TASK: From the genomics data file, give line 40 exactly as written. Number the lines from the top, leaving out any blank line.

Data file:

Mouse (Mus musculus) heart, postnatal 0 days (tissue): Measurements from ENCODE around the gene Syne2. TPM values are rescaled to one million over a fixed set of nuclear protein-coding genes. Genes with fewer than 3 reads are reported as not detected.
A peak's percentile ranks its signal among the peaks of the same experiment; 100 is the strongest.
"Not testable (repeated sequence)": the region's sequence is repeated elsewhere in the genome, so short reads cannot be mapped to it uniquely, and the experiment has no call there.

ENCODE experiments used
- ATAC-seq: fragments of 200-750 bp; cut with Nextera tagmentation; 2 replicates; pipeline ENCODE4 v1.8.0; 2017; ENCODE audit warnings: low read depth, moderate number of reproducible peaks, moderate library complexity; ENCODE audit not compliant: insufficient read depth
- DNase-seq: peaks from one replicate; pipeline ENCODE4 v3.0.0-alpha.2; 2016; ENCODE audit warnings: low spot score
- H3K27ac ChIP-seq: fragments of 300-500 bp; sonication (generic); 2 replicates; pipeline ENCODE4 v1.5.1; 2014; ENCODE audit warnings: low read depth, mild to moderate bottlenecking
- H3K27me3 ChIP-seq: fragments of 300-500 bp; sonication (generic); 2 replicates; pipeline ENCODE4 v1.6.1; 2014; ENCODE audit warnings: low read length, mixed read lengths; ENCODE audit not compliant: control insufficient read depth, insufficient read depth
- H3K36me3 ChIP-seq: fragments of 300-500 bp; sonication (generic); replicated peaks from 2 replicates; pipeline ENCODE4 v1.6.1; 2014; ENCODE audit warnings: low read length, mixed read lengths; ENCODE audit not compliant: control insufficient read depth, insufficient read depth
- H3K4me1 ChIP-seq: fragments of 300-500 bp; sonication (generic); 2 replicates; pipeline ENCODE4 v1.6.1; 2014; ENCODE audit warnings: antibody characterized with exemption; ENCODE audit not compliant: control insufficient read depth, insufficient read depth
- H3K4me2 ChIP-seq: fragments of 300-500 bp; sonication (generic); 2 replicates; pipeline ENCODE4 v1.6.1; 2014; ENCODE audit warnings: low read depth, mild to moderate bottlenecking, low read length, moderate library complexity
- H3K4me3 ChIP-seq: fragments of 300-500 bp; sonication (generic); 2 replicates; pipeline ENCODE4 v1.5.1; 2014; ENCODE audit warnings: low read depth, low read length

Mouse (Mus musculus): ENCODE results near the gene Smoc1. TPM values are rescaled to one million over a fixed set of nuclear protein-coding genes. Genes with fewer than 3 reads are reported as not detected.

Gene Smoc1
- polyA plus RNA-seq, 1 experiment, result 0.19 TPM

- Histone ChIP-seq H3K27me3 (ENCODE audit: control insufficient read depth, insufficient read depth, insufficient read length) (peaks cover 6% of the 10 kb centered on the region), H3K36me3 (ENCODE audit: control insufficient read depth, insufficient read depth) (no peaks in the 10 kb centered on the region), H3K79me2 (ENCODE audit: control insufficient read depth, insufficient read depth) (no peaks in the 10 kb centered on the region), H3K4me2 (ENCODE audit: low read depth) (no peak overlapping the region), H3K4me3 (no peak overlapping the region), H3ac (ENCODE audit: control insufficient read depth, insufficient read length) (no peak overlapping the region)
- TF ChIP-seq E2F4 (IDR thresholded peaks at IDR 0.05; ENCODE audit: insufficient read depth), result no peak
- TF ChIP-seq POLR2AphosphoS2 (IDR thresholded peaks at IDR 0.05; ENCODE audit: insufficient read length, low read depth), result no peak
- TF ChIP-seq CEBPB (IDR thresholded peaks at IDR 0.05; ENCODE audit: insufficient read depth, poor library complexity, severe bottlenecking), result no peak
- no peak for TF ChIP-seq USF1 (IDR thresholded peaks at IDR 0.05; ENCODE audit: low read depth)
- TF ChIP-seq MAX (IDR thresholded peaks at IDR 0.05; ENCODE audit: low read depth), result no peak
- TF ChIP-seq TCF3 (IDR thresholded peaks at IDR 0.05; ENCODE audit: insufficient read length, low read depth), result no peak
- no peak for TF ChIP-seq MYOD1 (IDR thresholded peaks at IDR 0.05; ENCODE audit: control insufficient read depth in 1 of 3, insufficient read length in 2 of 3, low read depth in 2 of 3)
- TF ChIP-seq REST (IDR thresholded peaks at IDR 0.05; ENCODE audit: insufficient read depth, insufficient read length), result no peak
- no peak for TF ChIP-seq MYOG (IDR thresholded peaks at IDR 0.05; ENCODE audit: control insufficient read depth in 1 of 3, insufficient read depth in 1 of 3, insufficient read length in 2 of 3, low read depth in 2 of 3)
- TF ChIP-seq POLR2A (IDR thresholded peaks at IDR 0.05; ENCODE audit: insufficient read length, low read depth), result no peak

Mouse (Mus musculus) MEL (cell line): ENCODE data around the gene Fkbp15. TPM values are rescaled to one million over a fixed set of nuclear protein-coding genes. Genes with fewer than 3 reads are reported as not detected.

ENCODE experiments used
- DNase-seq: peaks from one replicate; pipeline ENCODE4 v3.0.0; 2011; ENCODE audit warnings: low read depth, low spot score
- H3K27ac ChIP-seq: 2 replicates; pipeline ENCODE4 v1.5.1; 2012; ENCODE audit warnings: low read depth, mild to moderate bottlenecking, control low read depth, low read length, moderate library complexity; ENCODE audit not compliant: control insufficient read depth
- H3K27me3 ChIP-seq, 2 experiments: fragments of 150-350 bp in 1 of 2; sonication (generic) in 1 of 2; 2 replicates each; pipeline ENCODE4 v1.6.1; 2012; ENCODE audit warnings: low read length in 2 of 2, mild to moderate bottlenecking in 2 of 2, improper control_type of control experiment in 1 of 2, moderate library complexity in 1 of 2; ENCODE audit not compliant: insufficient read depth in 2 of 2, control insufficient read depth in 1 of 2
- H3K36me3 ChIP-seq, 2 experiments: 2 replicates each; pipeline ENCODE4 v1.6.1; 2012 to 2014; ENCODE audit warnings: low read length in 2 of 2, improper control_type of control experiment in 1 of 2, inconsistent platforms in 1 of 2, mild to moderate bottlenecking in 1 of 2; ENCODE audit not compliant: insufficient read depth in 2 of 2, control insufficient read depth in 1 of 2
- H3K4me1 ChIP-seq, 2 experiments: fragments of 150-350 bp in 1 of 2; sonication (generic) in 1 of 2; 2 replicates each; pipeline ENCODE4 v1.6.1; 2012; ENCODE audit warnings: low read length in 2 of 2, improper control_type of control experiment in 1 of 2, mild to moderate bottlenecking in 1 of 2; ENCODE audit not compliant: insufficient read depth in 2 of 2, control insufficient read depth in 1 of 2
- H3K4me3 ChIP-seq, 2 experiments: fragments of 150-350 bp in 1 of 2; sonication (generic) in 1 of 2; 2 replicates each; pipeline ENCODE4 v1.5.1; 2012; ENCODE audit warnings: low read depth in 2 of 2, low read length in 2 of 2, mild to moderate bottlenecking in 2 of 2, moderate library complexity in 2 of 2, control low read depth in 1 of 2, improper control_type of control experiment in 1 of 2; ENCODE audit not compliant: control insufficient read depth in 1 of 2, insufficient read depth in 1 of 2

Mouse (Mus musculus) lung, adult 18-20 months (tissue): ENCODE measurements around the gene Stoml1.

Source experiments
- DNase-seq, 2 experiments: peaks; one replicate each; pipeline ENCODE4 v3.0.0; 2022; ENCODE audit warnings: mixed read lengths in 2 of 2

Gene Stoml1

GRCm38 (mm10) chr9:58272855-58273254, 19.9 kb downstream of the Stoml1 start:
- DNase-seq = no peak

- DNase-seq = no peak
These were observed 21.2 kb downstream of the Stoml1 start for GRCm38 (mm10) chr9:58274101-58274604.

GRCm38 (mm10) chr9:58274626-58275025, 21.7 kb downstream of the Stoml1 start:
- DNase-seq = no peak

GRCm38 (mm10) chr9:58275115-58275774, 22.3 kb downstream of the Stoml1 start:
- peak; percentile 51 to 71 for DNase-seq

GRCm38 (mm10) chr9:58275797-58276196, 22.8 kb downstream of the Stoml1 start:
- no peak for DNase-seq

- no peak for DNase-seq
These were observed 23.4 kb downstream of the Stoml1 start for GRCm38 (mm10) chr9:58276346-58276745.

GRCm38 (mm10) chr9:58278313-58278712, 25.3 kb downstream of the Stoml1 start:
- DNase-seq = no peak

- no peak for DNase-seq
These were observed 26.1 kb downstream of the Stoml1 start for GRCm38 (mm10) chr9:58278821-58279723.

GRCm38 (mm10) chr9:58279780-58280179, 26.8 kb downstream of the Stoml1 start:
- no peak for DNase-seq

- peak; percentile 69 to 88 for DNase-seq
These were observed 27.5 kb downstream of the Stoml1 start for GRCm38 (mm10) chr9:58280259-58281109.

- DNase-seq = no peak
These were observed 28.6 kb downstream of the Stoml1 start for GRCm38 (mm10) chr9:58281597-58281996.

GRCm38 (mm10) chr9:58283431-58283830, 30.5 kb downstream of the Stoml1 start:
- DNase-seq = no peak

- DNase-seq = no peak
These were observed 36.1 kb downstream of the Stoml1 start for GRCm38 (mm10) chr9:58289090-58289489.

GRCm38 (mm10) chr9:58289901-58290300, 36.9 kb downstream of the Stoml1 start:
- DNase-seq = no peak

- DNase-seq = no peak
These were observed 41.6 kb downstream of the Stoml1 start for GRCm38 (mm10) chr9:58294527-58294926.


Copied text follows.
- DNase-seq = no peak